The beginning of the academic year in Australia is February, although it may also be possible to commence studies in July, at the start of the second semester. You can usually apply between three and 18 months before a course starts, but the earlier the better.
You will need a visa to study in Australia. Australian student visas should be applied for online through the Department of Home Affairs. You’ll need to prove that you’re a genuine student, of good character, proficient in English, in good health and that you have enough money to support yourself while you study in Australia. Find about more about applying for your visa here.
Tuition fees, living costs & funding
The cost of studying in Australia varies significantly depending on the institution, study level and subject. Programs in fields such as engineering and medicine are typically at the higher end of the scale. As a rough guideline, you can expect master’s degrees to cost around AU$20,000-37,000 (~US$15,000-26,800) per year, and doctoral degrees in the region of AU$14,000-37,000 (~US$10,140-26,800).
Living expenses will vary depending on where you’re based and the type of lifestyle you indulge in. Most Australian universities provide guidelines for incoming students to help with budgeting.
The Department of Home Affairs requires international students to have at least AU$20,290 (~US$14,700) per year to cover living expenses, with additional funds required if accompanied by a partner and/or children. Most student visas allow you work for up to 40 hours per fortnight during term time and full time during holidays, so it may be possible to supplement your finances with a part-time job, though this shouldn’t be relied upon.
The Australian government is active in supporting international students to study in Australia, offering a selection of scholarships, grants and other financial aid. Major government-funded schemes include the Australia Awards and the International Postgraduate Research Scholarships (IPRS) program. Many other organizations and individual universities also offer scholarships for international students, and a searchable database is available on the government website Study in Australia.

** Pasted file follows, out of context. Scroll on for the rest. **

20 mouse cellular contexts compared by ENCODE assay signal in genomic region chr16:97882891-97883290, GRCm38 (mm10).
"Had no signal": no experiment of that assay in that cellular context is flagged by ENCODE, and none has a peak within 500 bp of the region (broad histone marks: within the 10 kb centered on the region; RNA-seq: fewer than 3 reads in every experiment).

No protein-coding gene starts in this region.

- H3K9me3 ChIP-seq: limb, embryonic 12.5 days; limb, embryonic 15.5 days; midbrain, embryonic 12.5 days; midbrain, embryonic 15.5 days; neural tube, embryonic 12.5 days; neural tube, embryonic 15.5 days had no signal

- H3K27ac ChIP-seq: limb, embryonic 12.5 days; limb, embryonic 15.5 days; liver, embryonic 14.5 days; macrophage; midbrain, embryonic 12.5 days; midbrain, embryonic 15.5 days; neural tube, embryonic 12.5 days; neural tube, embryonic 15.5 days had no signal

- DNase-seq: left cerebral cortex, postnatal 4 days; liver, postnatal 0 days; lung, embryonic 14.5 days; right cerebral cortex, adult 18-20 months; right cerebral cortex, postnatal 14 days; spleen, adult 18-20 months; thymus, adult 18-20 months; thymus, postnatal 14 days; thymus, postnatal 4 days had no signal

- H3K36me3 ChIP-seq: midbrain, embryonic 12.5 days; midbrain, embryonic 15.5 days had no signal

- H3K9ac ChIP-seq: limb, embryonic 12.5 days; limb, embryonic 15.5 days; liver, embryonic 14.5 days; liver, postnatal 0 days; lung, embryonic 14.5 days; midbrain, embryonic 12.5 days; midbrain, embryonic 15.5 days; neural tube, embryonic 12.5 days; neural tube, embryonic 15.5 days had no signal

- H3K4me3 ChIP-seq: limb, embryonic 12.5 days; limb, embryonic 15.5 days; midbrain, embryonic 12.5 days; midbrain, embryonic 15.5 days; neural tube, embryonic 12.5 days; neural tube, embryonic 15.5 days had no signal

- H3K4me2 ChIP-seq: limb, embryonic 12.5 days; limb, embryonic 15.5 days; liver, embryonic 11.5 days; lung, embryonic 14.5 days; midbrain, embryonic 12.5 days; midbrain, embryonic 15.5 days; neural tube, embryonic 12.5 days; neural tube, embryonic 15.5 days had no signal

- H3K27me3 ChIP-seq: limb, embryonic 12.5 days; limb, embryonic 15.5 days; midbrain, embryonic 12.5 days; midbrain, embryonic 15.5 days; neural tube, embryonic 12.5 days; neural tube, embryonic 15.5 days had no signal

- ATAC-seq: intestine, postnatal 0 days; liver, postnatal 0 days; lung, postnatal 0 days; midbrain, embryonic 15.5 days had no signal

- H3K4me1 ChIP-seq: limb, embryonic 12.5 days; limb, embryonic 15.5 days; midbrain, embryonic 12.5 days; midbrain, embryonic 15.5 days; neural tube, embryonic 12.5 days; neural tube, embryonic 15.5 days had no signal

If you want to stay in Australia after you’ve graduated, you’ll need to get a work visa. If you’re under 50 years old, have studied a CRICOS-registered course in Australia for at least two years, and can pick an occupation on the Medium and Long-term Strategic Skills List (MLTSSL) you can apply for a Temporary Graduate Visa (subclass 485), under the Graduate Work stream. This allows you to stay in Australia for another 18 months after the issue date.
The other visa stream, for post-study work, is for graduates of any field of study. It is valid for two years if you studied a master’s by coursework, three years if you studied a master’s by research, and four years if you studied a PhD. Find out more about staying in Australia after graduating here.
A version of this article was originally published in January 2015. It was last updated in November 2018.
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This article was originally published in November 2018 . It was last updated in September 2021